Surplus Income Part I – History
What is surplus income, how does it work, what is the history of it as well as the pros and cons in bankruptcy scenarios
When I first started my insolvency career, I worked for a non-profit Credit Counselling Agency. Having had little experience with debt, the whole concept was very new to me. My induction training consisted of sitting through two sessions with the agency’s Executive Director then I was all set – as he said, “there you go, it isn’t rocket science”
Credit Counselling Agencies receive the majority of their funding from creditors, particularly banks. They are licensed as Collection Agencies and collect a commission from the companies they collect for. All of which is contrary to their stated mandates, to help consumers.
From a credit counselling perspective surplus income is any income that is left after meeting your basic needs. They work through a budget with their clients suggesting that you stop eating out, have no entertainment, do not drink any alcohol, quit smoking, walk more than you drive, etc., in order to free up “surplus” money that can be used to repay your creditors – basically along the lines of the TV show “Til Debt us do Part”
The Superintendent of Bankruptcy has changed its stance on what constitutes surplus income several times over the past few decades. The common thread has always been the Federal Government’s Low Income Cut Off, (“LICO”). The LICO developed from the original “Basket of Goods” started back in 1953 (or thereabouts) and was based on a basket of goods, that until recently included material for making clothes at home.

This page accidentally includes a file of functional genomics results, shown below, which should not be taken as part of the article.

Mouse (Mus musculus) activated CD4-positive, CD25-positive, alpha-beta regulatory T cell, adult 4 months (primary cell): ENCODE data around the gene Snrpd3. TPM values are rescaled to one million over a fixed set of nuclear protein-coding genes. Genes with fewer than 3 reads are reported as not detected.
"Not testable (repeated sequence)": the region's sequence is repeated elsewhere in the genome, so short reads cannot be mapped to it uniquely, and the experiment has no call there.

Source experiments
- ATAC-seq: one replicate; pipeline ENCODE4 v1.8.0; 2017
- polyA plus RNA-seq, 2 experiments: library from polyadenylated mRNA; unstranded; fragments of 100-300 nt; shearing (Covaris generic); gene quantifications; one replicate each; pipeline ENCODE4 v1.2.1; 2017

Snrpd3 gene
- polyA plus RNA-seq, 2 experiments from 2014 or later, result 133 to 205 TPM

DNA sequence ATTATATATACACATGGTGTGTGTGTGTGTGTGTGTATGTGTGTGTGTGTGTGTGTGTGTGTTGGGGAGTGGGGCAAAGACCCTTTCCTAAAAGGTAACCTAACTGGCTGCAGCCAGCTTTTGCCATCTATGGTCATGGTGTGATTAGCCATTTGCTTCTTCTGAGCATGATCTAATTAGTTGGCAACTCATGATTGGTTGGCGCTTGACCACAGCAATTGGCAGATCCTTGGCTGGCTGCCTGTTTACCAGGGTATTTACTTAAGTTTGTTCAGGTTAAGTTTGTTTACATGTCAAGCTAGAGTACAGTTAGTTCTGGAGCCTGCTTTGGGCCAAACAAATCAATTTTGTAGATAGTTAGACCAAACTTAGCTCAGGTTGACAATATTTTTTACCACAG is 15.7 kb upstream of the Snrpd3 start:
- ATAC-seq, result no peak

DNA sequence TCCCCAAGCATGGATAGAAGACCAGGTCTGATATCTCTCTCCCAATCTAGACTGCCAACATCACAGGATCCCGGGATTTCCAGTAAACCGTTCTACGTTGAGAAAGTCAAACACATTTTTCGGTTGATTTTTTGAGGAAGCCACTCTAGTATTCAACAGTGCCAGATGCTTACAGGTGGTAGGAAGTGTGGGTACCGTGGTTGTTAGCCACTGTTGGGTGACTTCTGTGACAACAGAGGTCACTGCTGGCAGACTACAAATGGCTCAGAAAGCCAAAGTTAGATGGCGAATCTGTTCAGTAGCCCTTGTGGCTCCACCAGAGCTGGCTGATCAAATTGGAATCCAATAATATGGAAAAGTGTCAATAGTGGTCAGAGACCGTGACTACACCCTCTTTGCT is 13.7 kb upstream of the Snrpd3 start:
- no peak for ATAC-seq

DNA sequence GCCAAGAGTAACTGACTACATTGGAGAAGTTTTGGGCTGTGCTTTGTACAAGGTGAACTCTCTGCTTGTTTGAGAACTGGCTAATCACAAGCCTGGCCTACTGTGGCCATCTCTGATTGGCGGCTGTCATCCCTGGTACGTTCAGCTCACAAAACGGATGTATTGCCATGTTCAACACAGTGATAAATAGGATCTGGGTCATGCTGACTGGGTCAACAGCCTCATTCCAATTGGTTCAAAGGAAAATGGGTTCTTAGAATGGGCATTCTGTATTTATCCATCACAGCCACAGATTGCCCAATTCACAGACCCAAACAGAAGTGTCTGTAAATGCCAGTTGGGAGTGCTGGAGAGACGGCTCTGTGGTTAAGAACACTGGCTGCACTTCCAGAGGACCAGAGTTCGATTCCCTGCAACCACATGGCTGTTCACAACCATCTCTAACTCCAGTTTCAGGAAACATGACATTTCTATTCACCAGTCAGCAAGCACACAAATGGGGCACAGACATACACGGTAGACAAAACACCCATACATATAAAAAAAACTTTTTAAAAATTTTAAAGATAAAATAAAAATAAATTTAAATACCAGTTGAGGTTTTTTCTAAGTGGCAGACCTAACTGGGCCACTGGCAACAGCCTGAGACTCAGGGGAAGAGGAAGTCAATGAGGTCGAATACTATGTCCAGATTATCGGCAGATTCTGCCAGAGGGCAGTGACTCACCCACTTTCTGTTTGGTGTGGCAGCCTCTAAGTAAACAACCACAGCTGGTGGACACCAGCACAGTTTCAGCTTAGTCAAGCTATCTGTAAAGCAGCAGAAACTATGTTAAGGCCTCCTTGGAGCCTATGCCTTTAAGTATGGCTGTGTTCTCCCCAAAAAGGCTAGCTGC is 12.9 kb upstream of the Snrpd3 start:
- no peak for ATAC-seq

In the 1950s life was very different than it is today, while most homes had a radio, few had TVs, there was no internet, telephone lines were shared, meals were all home made, bread was baked from flour, many family even ground their own wheat, clothing was also made at home. Each year since the first LICO was released it has been upgraded based on artificial economic measures such as the Consumer Price Index.
To say that the LICO is out of touch would be a gross understatement. However, it has been only somewhat viable measure of poverty in Canada, until the current government redefined poverty as being less than half of the median income – which had the effect of raising people out of poverty by lowering the poverty line.
At one point the Superintendent gave complete discretion to Trustees to determine surplus income with reference to the “Guidelines” provided by the LICO. The Trustee could recommend that the bankrupt individual make payments throughout the basic administration period of the bankruptcy and for a term of up to twelve further months at the court’s discretion.
Later, the Superintendent changed the “Guidelines” to “Standards” and directed that bankrupts who’s income exceeds the threshold value set out in the “Standards” be required to pay for the basic administrative period plus a further twelve months beyond that time, with further extensions of time being available at the court’s discretion.
See Part II of this blog for more details of the calculation and treatment of Surplus Income